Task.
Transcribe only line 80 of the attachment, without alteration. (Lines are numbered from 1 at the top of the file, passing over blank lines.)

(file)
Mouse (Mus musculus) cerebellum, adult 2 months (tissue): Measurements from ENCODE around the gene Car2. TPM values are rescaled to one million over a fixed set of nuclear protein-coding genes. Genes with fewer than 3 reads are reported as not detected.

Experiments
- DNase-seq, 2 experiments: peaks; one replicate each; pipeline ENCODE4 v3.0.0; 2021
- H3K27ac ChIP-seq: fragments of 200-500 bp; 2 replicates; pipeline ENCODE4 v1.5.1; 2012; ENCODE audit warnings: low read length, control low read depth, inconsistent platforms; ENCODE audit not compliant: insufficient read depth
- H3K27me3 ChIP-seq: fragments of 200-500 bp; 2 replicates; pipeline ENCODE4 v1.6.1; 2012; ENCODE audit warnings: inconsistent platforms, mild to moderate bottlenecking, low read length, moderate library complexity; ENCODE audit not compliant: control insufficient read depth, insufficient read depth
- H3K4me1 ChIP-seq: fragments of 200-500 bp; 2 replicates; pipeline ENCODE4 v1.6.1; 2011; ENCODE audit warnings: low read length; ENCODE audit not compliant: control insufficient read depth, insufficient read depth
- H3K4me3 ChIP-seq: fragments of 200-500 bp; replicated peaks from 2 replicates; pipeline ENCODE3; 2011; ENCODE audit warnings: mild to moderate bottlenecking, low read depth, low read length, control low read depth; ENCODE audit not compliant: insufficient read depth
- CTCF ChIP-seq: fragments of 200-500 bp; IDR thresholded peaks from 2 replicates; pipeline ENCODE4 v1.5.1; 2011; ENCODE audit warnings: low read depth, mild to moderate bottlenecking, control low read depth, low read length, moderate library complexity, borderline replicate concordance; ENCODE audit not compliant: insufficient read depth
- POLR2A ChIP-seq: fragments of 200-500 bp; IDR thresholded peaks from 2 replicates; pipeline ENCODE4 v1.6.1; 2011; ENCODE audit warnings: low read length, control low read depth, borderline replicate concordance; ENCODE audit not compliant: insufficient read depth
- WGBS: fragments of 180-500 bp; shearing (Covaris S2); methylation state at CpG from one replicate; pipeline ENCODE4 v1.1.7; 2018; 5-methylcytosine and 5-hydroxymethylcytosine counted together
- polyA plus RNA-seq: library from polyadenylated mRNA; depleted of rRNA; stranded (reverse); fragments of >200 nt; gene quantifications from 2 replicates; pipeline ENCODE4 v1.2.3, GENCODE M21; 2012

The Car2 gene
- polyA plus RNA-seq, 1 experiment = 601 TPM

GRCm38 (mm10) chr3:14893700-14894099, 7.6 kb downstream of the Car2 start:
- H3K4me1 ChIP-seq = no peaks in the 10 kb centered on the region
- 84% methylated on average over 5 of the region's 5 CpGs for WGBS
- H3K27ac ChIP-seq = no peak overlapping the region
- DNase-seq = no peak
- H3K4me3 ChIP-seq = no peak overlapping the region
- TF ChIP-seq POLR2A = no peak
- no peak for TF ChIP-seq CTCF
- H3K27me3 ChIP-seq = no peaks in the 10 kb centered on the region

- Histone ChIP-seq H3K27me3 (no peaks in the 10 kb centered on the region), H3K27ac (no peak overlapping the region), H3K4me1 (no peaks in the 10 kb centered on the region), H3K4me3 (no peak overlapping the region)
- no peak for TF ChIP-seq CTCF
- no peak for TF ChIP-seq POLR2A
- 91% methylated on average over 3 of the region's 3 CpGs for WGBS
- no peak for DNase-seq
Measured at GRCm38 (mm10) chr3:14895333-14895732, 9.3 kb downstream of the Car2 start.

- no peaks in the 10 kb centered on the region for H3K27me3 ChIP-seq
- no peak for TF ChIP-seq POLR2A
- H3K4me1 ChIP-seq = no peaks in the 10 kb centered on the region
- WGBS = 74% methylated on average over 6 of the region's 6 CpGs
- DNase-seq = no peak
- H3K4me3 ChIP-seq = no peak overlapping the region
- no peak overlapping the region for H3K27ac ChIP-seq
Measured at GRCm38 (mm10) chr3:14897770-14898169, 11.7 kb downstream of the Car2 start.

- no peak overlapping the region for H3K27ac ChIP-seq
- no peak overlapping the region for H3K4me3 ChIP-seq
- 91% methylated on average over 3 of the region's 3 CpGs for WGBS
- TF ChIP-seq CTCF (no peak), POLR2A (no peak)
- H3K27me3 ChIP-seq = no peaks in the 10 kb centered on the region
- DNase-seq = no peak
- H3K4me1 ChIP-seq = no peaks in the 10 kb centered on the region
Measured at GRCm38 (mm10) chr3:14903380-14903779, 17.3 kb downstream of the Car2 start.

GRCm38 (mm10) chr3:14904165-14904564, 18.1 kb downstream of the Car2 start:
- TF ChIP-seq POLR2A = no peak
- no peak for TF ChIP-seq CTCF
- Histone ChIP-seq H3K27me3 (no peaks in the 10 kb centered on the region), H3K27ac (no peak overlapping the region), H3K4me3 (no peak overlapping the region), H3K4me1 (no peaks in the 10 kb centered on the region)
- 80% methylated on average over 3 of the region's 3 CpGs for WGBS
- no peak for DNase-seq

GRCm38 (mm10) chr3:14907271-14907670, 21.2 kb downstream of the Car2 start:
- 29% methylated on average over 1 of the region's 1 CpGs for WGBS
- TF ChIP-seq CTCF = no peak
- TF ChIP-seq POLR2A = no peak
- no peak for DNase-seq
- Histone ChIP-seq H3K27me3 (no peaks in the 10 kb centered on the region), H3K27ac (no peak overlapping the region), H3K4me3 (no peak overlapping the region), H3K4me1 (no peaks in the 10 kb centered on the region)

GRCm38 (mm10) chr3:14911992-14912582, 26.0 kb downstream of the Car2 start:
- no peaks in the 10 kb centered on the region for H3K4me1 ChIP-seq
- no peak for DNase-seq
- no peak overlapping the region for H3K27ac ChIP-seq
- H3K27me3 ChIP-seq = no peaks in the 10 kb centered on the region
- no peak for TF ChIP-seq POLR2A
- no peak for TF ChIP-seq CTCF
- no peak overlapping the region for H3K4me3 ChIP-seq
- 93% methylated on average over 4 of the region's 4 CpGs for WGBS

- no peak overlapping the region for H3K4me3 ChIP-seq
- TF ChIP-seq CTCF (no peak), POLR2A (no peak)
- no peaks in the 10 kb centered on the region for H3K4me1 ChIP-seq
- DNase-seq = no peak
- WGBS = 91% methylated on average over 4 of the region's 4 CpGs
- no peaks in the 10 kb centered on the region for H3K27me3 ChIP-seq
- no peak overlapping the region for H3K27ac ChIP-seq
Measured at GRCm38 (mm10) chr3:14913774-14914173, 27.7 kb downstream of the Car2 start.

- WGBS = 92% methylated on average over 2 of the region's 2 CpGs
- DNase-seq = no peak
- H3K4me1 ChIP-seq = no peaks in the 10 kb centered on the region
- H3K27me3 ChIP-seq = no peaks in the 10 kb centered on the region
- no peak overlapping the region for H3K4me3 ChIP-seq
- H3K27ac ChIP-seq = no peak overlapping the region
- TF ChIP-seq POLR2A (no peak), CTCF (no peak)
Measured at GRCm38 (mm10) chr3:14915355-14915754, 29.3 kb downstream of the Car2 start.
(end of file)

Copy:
- TF ChIP-seq POLR2A (no peak), CTCF (no peak)